Lately I’ve been reading a lot of entrepreneurship, small business, and motivational books. A LOT. And, honestly, it’s been amazing. So, rather than keeping all that amazing knowledge to myself, I’ve decided to share my notes from these books with you!
The first book on my list is Finish: Give Yourself the Gift of Done by Jon Acuff. There were a few themes from the book that really stood out to me.
The Day After Perfect
Why do so many of us struggle with completing our goals? I like Jon’s take on this. He postulates that it’s the breaking a perfect streak or the fear of falling short that keeps us from continuing.
I’m incredibly Type A and a perfectionist. And this struck a chord with me! I have noticed that at times, I do give up after I break my “perfect” streak. Perhaps you do too. Have you ever been on a diet? You’re doing great. Eating healthy. Exercising daily. Then, for whatever reason, you mess up. You miss a day at the gym, or maybe you eat something unhealthy. Even though it was a small error, you find your inner monologue going something like this, “Well, I already ate a piece of cake. I may as well eat some chips and ice cream too.”
The irony is that it was just one small slip up, but it’s often enough to discourage us from continuing. That’s where the day after perfect comes in. And it’s a GREAT day. Sure, you may have messed up the day before (or the week/month before) but that’s okay. You have choices to make today. You can choose to hop back on that goal and keep going. As Jon says,
Do you know what will serve you far longer than perfectionism ever could?
Moving forward imperfectly.
Reject the idea that the day after perfect means you’ve failed.
Set Realistic Goals
The actual idea he puts forward is to “cut your goal in half.”
The problem with lofty or unrealistic goals is that if we don’t reach them, we tend to throw in the towel. However, if we set more moderate or attainable goals and succeed, we can always set new, larger goals for ourselves. The burst of energy and momentum we get from reaching our initial goals, tends to propel us toward reaching even bigger goals as we go forward.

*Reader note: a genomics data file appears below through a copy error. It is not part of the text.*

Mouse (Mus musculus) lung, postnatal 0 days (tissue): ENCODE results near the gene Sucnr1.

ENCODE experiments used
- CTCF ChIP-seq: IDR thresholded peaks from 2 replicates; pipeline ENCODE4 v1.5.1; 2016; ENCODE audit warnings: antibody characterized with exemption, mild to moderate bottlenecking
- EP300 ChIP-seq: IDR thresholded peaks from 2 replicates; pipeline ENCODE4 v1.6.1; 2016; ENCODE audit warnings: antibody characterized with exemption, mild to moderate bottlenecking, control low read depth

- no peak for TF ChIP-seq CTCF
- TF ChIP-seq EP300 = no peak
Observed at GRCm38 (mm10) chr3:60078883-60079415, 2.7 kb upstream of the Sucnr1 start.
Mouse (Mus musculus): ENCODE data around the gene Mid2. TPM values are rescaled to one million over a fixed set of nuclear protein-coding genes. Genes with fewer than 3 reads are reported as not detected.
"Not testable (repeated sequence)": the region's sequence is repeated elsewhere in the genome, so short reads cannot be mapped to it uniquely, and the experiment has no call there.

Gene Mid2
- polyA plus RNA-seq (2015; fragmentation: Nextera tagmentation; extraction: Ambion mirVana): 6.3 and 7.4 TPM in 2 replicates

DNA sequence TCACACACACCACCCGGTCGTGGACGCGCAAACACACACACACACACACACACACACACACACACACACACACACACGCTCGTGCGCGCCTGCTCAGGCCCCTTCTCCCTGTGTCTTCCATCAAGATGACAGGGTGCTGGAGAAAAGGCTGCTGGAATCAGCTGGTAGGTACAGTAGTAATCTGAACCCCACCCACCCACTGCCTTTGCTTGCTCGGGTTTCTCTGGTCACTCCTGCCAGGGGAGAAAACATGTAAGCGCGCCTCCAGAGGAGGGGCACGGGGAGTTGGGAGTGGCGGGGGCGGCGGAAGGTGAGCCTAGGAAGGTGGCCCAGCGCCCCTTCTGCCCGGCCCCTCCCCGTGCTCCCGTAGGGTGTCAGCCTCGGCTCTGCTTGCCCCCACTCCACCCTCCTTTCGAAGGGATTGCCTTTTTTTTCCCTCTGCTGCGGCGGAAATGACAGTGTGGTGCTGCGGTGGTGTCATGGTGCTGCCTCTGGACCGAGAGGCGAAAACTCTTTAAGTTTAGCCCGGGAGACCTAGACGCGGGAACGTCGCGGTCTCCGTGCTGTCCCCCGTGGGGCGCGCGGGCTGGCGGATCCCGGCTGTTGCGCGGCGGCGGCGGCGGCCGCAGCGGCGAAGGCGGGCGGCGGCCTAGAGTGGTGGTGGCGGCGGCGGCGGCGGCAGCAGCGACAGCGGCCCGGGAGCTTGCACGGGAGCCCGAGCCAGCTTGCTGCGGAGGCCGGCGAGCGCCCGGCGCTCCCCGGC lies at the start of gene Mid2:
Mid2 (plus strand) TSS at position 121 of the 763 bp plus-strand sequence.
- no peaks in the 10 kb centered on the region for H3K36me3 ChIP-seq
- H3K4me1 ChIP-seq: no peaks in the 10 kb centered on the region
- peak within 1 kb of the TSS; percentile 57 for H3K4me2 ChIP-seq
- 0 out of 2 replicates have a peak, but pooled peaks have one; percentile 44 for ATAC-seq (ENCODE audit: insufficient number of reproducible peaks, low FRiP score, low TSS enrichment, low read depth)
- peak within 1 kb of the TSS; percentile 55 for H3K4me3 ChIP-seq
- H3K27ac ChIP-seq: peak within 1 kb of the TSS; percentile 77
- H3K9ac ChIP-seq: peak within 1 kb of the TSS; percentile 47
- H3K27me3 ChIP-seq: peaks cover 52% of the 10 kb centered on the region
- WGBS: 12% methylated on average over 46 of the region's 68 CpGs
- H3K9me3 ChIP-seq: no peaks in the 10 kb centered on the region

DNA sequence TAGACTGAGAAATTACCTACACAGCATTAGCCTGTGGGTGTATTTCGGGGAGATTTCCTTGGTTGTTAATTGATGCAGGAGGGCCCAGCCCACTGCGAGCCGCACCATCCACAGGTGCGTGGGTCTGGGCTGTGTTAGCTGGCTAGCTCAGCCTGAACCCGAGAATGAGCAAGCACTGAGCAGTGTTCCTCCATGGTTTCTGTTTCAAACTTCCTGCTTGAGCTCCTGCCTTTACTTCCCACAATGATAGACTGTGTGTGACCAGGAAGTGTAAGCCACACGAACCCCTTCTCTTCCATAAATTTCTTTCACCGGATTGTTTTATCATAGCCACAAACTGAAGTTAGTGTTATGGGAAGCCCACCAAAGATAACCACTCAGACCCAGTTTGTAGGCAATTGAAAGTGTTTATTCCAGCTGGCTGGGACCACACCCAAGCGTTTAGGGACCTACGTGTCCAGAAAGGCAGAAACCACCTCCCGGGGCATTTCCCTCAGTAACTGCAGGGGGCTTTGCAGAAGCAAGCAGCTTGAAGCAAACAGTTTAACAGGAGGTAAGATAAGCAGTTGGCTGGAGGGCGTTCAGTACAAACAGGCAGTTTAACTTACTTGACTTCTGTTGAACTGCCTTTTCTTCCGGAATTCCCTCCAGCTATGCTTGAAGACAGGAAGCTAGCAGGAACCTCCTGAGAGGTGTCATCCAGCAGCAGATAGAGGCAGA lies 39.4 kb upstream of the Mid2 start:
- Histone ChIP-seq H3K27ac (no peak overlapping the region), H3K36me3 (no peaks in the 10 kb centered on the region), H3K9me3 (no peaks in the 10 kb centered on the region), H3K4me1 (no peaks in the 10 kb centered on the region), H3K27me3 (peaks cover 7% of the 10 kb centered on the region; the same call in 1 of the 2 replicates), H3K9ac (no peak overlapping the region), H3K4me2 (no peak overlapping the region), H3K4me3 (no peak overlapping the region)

Decide where you can let go
Ever decide to say, “yes” to literally everything? Why, yes, I will teach this class, write 18 guest blog posts, bake brownies for the bake sale, volunteer at the women’s shelter, edit my friend’s book, start a new business, go the gym every day, journal daily, read 85 books, and keep my house immaculately clean. All of those a lovely, noble things; however there’s very real potential for burn out. I liked the way Jon put it,
You have two options:
- Attempt more than is humanly possible and fail. – OR –
- Choose what you want to bomb and succeed at a goal that matters.
By “bomb” he’s referring things you can let go of. It got me thinking of what I could take off my plate during this incredibly busy season so I can focus on things that truly matter.
Say “No” to shame
Another freeing concept in the book is giving yourself a pass to say no to shame. You’re busy and that’s okay. Some days will inevitably be more successful than others. Don’t beat yourself up. Get back up the next morning and go at it again. The worst thing you can possibly do is let shame keep you from pursuing your goals.
If I could share just one key takeaway, it would be this, all forward progress is good… imperfect as it may be.
For more tips and insight you can grab a copy of Finish on Amazon.